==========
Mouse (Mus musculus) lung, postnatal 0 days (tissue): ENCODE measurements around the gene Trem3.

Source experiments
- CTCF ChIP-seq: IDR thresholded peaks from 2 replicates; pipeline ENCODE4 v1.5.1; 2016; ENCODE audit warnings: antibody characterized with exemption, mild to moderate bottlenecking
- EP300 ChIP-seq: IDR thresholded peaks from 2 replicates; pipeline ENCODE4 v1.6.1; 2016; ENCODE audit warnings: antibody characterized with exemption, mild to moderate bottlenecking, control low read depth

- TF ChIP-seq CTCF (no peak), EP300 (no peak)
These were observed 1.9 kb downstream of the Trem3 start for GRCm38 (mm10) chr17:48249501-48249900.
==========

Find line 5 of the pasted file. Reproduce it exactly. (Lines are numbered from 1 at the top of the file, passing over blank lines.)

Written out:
- TF ChIP-seq CTCF (no peak), EP300 (no peak)